by Jeremy Leaming
Though the Senate finally confirmed Judge Patty Shwartz to a seat on the federal appellate court bench, one should hardly take that as a sign that the Republican-led band of obstructionists is ready to alter its agenda of delaying judicial nominations.
Shwartz was confirmed to a seat on the U.S. Court of Appeals for the Third Circuit by a vote of 64 – 34. She was re-nominated earlier this year by President Obama. As Judging The Environment notes, Shwartz was originally nominated by Obama in fall 2011.
ACS President Caroline Fredrickson, while applauding the confirmation of Shwartz, a federal magistrate judge in Newark, N.J., said the process was “all too typical for the president’s judicial nominee, and that must change.” She continued, “Filling our benches must become and remain a priority for the Senate so people can have faith in our system to guarantee every American fair and swift justice.”
Senate Judiciary Chairman Patrick Leahy (D-Vt.) also noted the snails’ pace of confirmation for judges. Shwartz “should not have been delayed for more than a year,” he said in a statement. “Sadly, this is not an isolated case but one in a steady pattern of obstruction.”
White House Press Secretary Jay Carney, before the vote took place, noted that nearly 400 days had passed since Shwartz’s second hearing.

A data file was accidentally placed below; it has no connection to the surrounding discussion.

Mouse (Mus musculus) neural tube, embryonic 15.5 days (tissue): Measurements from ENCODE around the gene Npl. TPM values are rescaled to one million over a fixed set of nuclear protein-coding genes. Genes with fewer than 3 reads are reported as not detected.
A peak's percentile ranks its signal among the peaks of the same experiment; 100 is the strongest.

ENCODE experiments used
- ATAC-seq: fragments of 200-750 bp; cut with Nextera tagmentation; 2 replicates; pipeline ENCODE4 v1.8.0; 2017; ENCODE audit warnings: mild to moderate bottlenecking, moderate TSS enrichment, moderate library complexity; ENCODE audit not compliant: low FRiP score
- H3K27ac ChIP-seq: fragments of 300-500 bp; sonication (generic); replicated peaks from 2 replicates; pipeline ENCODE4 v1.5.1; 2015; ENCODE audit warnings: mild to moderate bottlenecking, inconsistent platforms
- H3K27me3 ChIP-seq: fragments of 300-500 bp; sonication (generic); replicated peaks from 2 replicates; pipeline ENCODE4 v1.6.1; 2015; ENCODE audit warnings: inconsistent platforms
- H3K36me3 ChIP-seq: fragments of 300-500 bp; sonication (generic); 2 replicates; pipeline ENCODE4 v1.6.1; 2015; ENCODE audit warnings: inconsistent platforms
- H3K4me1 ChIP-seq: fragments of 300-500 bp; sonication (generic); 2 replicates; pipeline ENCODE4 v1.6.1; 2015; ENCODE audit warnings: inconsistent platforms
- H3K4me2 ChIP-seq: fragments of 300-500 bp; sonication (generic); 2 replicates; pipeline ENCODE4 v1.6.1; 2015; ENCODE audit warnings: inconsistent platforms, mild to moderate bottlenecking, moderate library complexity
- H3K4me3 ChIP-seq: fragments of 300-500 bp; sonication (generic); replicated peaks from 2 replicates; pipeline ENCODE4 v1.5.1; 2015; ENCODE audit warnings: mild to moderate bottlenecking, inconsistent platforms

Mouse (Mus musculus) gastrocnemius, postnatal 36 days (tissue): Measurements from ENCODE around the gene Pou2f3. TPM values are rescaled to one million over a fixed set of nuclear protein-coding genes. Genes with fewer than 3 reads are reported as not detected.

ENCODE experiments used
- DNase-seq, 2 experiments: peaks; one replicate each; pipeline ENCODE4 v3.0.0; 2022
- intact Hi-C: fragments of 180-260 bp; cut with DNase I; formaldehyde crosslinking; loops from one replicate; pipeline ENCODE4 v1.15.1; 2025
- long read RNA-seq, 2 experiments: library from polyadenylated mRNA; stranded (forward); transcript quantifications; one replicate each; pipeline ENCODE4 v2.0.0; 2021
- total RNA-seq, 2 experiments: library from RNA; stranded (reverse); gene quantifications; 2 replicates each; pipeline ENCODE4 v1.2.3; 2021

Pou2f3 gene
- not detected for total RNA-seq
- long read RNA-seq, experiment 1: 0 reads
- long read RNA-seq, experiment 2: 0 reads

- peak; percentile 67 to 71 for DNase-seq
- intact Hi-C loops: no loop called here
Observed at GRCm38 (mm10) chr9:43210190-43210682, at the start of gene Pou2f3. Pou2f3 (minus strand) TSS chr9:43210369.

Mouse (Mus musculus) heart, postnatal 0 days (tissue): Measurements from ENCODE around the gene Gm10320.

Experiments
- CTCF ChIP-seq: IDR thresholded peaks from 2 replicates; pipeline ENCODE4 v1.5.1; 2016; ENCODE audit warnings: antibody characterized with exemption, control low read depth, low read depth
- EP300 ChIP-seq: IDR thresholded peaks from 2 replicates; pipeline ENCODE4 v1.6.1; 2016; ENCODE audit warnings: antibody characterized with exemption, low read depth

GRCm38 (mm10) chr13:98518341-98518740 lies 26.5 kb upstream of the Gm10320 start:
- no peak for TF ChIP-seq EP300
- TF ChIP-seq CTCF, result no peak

Carney said, “After her expected confirmation, there will still be 14 other judicial nominees awaiting floor votes. Of these 14, 13 were approved by the Judiciary Committee unanimously, and the five nominees would fill judicial emergencies. They have been waiting on the Senate floor for an average of 67 days for a vote. That’s nearly twice as long as President’s Bush’s judicial nominees.”
There remain close to 90 vacancies on the federal bench. The U.S. Court of Appeals for the D.C. Circuit, which handles some of the more weighty constitutional concerns of all the appellate circuits, has four vacancies. The Senate has already scuttled one of the president’s nominations to the Circuit. Tomorrow the Senate Judiciary Committee will conduct a hearing for the nomination of Principal Deputy Solicitor General Sri Srinivasan to the D.C. Circuit. Srinivasan’s nomination was made more than 300 days ago.
While some pundits may argue that the Obama administration is “dithering” on making judicial nomination, the reality is that U.S. Senators have been dragging their feet on working with the administration to select and put forth nominees. Those pundits should take a bit of time to familiarize themselves with what’s typically called the blue-slip process. (Essentially the president seeks a stamp of approval from a judicial nominee’s home state senators. The senators provide their approval by returning blue slips to the Senate Judiciary Committee Chairman and then the process can move forward first with a hearing before the Committee. Too often senators are the ones dithering on providing their blessings of nominees.)
In fairness to pundits who peddle the blame-both-parties-story, it may be time for Obama to stop working with senators on filling federal court vacancies. Maybe the president should flood the pipeline, so-to-speak, with nominees. Such action undoubtedly would snap the process into shape and the slow-walking of nominations would become a thing of the past.